Turning the Page: The Future of Reading (Summary and Reflection)

Anna Quindlen’s artile Turning the Page: The Future of Reading is Backlit and Bright educates the people about the different current reading formats that all ages are using in this generation. Anna believes that the professional life of a writer hinges on one’s name on the ink and not on the name on her office’s door. To support her statement, she looked back her experience when her dad bought a stack of paper with column as a cover. Of course, she couldn’t help but be proud of his achievement, but there’s much more to that feeling when the FedEx guy hand a book with her name on its cover; which also shows her fondness and aspiration as a writer. She said that it’s quite dubious for her to presuppose that reading e-reader has the same grandeur to reading traditional book format. With the advent of technology that we have, she admitted that some thinks that book is dead because of televisions; live theatre is dead because of movies; and, library is dead because of internet, yet both of the forms still exist. Written texts today cannot only be seen in papers but also in computers, along to that, according to one of the sources in her essay, females are the avid readers (reading more than 10 books a  year), and surprisingly, the biggest e-readers are the middle-aged men. Furthermore, she uncovered the recent report in Japan about more people are hooked up to cell-phone books, hitting in contrary to the lamentation that reading is doomed to extinction. Anna clarified that reading isn’t about its format or body, but rather on spirit; that reading is not just an intellectual pursuit but more on emotional and spiritual aspect. She believes that reading will always survive for there are book clubs, book websites, books on tapes and books online.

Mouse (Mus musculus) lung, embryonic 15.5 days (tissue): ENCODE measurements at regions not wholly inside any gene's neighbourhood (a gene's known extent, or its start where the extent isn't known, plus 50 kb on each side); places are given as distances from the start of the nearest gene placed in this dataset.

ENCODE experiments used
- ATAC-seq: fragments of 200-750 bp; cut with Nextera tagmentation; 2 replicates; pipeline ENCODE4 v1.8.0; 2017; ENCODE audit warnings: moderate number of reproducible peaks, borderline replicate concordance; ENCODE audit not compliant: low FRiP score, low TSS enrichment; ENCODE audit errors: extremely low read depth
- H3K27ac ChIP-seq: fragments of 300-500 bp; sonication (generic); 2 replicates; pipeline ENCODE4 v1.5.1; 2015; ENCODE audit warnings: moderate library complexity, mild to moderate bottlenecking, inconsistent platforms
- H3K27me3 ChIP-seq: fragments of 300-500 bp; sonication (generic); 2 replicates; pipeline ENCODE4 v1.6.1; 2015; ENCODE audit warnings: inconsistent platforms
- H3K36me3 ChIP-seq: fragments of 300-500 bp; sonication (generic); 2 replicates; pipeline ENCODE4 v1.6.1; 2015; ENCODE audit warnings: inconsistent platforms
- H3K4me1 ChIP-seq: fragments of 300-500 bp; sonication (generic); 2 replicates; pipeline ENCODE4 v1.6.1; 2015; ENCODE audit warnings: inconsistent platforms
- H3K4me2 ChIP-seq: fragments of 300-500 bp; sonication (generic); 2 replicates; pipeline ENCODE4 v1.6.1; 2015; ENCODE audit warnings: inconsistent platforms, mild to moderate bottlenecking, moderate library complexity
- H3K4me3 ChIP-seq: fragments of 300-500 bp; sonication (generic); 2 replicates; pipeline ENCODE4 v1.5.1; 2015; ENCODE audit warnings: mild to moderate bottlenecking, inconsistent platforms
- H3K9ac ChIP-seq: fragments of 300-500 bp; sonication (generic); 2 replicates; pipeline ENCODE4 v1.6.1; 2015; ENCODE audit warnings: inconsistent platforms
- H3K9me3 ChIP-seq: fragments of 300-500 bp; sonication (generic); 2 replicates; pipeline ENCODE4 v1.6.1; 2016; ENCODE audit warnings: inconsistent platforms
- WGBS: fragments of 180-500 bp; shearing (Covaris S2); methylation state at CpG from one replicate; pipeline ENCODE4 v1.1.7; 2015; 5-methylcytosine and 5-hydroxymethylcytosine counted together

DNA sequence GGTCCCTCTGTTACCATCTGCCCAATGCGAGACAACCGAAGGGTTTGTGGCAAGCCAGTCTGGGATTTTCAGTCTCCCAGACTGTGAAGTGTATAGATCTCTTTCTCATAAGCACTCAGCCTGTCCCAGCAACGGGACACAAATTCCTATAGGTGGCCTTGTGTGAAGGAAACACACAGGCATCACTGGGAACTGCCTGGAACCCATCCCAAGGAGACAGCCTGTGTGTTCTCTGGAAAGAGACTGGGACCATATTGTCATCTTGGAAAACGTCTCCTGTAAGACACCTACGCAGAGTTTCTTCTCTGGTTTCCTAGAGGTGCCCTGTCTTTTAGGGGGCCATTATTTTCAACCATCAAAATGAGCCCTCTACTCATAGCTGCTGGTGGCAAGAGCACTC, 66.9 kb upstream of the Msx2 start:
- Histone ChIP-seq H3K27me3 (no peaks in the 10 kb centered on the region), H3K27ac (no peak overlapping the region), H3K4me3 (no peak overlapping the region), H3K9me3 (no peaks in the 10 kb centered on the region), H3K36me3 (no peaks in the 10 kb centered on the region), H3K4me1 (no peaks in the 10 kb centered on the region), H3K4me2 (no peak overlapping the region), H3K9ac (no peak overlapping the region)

People say that technology is boon or bane. Well said. But could it really be like a blessing or a curse? At some point, yes it could be. I highly appreciate the author for telling the advantages of modern technology tied with some negative impact that it brought today. Discussing them might jeer off the main focus of the article, so I would just give my reactions to its impact in today’s literacy training to 21st century learners. Living in this world, you would learn that nothing is permanent. As technology jumps beyond its limit, the legacy of books also joins to the evolution. Now, books cannot only be confined to the traditional hard and soft bound paper. E-readers are invented to improve the sensation of book reading and convenience. Though not everyone is used to be techy, commercial world always gives an option to people’s taste. It was so nice that the author chose this topic to delve into. I personally agree with her that the spirit of reading matters more than its format on where you are reading it, and by this, nobody could say that book reading, live theatre and library no longer exist. In fact, technology did not kill them, there were enhanced for us to enjoy them. Just a friendly reminder to everybody, we must not let technology rule our life; let us rule the technology to live a better life.

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